Drawing by Tatiana Perelygina
Despair reigns in the Donbass. The military activity with its resulting victims and heavy material losses will not change anything - a balance of power has been established, one that does not allow for the shaking up of the status quo. But at the same time no one wants to come to terms with this and fix things.
Why are Russian-Ukrainian relations, which had always been characterized as fraternal, now in this state? The conflict was provoked by the West's intention to "bind" Ukraine (without assuming any kind of responsibility), which was expressed by Kiev's signing of the EU Association Agreement. Russia rebuked [these developments] and this was enough to launch a destructive process. However, the consequences would not have been so fatal, had the potential for a national-political explosion within Ukraine, as well as between Russia and Ukraine, not been so high.
Alexander Solzhenitsyn prophetically remarked in his memoirs, which he wrote in exile long before the fall of the Soviet Union that the "Ukrainian question is one of the most dangerous issues of our future… the minds on both sides are not well prepared for it." He continued: "As it is useless to tell Ukrainians that we all descended, by birth and spiritually, from Kiev, and it is just as useless to expect Russians to recognize the fact that people beyond the Dnieper River are different. And it is the Bolsheviks who were responsible for many of the wounds and much of the discord." The writer feared that it would be “too difficult to have a reasonable conversation.”
As a staunch anti-communist, the author of The Gulag Archipelago was convinced that the socio-political model, in which the USSR bound together nations, did not form a "new historical community" and made the seeds of discord inevitable. The issue of borders could be added to the conversation as well. Soviet authorities in the interests of geopolitical expansion, the management of Soviet republics and, of course, counting on its longevity, created a prototype of Ukrainian statehood, on the scale of which even the most daring of nationalists could hardly dream.
Solzhenitsyn accurately pointed to the main problem: the conflict of identity. This is the reason for the current clash in southeastern Ukraine and the root of the tragic incomprehension between the societies of Russia and Ukraine.
Russians and Ukrainians are peoples that are very close ethnically and culturally. They are united by a common history, although this is a double-edged sword. A common history does not necessarily bring people closer. It is not a coincidence that the main demarcation line in Ukraine is one's relationship to the past, a collection of events and reflexes that mark one's national identity. It is impossible to reconcile the view that nationalists who fought alongside the Nazis were heroes along with the Soviet tradition of Victory Day.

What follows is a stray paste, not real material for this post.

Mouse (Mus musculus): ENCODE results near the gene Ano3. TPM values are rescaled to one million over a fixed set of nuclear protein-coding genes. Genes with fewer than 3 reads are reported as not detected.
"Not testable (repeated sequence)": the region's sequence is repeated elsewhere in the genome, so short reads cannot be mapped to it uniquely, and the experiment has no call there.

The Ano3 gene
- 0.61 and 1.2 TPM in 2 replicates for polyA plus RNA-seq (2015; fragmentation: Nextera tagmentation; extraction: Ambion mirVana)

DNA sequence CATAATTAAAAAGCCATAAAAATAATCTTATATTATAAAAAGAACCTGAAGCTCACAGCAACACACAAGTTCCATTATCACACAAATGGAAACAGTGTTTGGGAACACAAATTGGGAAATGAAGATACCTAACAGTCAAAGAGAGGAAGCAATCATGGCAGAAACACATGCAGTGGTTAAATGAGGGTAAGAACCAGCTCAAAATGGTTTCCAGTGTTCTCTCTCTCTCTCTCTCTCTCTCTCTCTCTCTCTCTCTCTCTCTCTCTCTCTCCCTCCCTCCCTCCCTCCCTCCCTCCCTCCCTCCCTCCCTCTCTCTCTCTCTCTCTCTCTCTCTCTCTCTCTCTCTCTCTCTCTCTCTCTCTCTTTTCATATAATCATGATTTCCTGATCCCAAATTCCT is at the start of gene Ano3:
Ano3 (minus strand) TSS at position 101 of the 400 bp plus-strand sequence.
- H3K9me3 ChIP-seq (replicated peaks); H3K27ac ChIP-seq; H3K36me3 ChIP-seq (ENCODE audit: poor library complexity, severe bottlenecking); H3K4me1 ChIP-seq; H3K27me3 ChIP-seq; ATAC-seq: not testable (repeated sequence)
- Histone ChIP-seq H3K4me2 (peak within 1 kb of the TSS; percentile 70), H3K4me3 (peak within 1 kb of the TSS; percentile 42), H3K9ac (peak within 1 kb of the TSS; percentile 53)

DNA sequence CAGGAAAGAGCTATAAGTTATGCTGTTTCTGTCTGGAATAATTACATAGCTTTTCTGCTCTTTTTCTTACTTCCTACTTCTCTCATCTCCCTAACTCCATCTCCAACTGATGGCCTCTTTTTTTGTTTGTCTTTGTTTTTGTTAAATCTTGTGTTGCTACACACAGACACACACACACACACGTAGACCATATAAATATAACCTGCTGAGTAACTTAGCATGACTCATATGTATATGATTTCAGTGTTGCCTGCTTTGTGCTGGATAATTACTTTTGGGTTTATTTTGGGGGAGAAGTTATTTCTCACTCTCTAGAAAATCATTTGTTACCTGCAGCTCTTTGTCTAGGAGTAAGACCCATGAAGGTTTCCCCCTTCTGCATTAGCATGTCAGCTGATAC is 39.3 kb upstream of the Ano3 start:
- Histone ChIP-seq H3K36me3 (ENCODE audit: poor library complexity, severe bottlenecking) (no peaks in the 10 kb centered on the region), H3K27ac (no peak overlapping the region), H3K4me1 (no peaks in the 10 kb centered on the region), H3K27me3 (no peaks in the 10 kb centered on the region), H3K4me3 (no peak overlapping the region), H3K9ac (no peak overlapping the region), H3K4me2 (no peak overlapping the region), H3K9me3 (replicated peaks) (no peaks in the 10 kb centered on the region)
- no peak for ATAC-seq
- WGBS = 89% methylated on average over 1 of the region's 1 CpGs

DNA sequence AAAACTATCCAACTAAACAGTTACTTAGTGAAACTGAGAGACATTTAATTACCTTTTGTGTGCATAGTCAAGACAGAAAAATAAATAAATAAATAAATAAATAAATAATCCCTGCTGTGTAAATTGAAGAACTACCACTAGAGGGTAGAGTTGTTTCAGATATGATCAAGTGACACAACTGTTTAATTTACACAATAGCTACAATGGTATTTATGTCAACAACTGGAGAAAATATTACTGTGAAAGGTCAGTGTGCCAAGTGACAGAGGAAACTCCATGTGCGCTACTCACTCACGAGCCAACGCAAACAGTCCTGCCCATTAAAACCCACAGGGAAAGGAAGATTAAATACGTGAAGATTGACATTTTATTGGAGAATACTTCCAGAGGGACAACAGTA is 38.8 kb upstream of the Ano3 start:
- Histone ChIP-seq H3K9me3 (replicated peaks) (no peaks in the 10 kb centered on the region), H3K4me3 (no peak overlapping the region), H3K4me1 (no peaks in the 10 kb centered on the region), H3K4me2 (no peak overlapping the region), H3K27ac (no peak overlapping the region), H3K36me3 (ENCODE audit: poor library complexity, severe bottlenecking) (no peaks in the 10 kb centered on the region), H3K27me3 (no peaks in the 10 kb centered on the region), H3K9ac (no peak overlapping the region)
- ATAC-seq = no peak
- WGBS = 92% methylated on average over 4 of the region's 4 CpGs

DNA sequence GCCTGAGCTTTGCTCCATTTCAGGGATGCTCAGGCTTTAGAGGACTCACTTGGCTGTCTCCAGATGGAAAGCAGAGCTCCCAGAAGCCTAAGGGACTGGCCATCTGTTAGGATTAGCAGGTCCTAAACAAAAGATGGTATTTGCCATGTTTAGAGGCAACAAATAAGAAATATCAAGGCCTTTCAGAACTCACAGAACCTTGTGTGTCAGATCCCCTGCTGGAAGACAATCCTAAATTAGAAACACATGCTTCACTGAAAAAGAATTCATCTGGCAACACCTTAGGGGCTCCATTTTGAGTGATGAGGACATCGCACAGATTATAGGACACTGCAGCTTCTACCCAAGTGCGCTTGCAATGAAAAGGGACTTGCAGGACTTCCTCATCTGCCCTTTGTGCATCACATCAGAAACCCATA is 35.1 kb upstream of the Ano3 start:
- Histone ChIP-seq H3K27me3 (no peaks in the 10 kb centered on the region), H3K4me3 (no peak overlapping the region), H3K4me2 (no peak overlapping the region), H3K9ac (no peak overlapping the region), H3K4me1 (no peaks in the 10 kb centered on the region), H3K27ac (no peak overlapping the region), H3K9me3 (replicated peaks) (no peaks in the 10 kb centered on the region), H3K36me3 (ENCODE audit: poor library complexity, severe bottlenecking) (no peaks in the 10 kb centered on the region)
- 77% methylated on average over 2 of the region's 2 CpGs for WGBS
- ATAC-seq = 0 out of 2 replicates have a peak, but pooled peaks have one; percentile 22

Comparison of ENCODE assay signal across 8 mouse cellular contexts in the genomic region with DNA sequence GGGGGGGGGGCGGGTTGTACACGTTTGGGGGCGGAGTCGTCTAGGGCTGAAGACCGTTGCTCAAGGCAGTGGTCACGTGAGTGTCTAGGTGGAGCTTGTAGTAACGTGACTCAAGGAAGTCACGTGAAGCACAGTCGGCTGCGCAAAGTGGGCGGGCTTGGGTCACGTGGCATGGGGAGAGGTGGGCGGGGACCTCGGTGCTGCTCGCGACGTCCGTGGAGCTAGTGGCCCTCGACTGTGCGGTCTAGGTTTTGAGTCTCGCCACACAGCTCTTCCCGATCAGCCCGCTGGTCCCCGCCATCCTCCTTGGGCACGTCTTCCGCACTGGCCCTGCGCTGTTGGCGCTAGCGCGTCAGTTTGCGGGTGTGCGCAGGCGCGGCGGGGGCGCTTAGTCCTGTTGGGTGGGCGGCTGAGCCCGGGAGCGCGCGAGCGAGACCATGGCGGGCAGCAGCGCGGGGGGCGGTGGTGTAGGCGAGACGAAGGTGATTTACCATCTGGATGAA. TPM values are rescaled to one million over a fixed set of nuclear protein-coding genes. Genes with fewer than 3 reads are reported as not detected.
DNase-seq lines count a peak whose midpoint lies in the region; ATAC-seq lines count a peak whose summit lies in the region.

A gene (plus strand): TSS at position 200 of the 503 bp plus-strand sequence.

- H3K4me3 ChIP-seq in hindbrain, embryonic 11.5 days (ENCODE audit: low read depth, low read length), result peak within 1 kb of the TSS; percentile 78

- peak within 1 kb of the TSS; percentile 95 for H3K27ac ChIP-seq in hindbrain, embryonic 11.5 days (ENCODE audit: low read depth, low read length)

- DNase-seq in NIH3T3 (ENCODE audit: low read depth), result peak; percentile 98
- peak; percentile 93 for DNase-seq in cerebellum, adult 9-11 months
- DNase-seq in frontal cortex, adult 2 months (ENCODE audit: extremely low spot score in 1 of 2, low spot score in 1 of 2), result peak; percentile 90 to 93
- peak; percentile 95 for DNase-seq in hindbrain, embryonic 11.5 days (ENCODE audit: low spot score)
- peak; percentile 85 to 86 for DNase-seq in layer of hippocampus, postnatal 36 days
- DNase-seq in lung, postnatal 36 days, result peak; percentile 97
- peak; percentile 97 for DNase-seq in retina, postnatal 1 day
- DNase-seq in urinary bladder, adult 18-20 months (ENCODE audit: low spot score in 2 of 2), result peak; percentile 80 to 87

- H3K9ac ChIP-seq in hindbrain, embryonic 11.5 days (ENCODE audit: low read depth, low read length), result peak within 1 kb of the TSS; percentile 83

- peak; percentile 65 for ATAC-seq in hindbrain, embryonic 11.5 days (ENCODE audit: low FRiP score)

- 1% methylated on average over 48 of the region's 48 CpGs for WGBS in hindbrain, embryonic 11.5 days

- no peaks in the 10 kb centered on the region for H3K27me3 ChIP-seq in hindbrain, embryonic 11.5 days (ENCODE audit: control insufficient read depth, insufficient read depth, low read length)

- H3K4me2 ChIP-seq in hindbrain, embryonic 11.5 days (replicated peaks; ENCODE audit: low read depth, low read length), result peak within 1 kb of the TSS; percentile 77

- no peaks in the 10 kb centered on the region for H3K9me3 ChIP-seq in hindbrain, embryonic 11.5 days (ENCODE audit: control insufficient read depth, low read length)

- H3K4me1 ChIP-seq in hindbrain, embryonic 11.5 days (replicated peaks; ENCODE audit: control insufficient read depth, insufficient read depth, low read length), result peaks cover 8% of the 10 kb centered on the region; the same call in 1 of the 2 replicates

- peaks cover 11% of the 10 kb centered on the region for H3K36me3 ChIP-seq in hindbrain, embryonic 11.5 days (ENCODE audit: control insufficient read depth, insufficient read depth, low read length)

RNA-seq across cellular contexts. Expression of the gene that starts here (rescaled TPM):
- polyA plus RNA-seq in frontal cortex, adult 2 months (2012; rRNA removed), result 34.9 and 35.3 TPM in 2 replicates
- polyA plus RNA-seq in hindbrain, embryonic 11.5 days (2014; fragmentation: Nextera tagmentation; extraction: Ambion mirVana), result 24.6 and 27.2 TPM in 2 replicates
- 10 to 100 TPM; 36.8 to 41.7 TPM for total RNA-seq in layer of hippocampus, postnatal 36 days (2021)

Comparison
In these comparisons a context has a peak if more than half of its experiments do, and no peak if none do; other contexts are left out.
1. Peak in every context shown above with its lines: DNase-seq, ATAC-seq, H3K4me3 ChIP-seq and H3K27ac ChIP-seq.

The cultural proximity of Russians and Ukrainians along with the heterogeneity of Ukrainian society placed a "mine" under the construction of the Ukrainian state. The collapse of the USSR and the Communist Bloc in the 1980s and 1990s generated a certain type of identity: an aspiration "towards Europe" and away from "the empire." In Central and Eastern Europe, including the Baltic States, it worked, but the impulse grew weaker the farther east you went.
On the one hand, Europe itself perceived the line that divided its "legal" sphere of cultural-historical presence from that which concerned a different sense of belonging. In the minds of the majority of Europeans Ukraine belonged to the latter category. On the other hand, Ukraine never had a well-defined self-identity, similar to the Baltic States, for example. Society oscillated. The carriers of nationalist ideas lived in the west of the country, but the state’s foundation was in the rest of Ukraine, primarily its industrial east. The complexity of its design made it impossible to make a decision.
Pressure to have Ukraine make a decision has resulted in what we are witnessing now. At the same time, the crisis and the war are stimulating attempts to somehow form a national identity according to the model that didn’t work at the beginning of the 1990s, in other words, a model based on anti-Russian sentiment. This is a risky project. It evokes hostility from at least part of the population and it guarantees Russia's reaction. But there’s nowhere to retreat: the transition phase that lasted more than 20 years is over.
But for Russia the current crisis is not just another regional conflict. In his famous “Rebuilding Russia" article in 1990 Solzhenitsyn wrote about the indissoluble community of the three Slavic republics, thinking that preserving it (and not the USSR as a whole) was a prerequisite for the future of Russia.
The main thing is that Russian consciousness has not decided on its borders. I’m not talking about a formal or political sense, but mentally there is something wrong with our understanding of what belongs to our geographical realm and what does not. And Eurasian integration and the concept of a Russian civilization and the reaction to the events in Ukraine are components of the process of post-Soviet identity. And for Russia this process was particularly difficult because the collapse of the Soviet Union meant the loss of what we considered an integral part of "our country."
Our antagonistic but closely connected identities are the reason why everything is so tragic and painful. External factors and geopolitical developments are aggravating circumstances, but they are not the main ones. This is why diplomacy is not going so smoothly.
The author is the editor in chief of Russia in Global Affairs and chairman of the Presidium of the Council on Foreign and Defense Policy, a non-governmental think tank.
First published in Russian in Rossiyskaya Gazeta.
All rights reserved by Rossiyskaya Gazeta.
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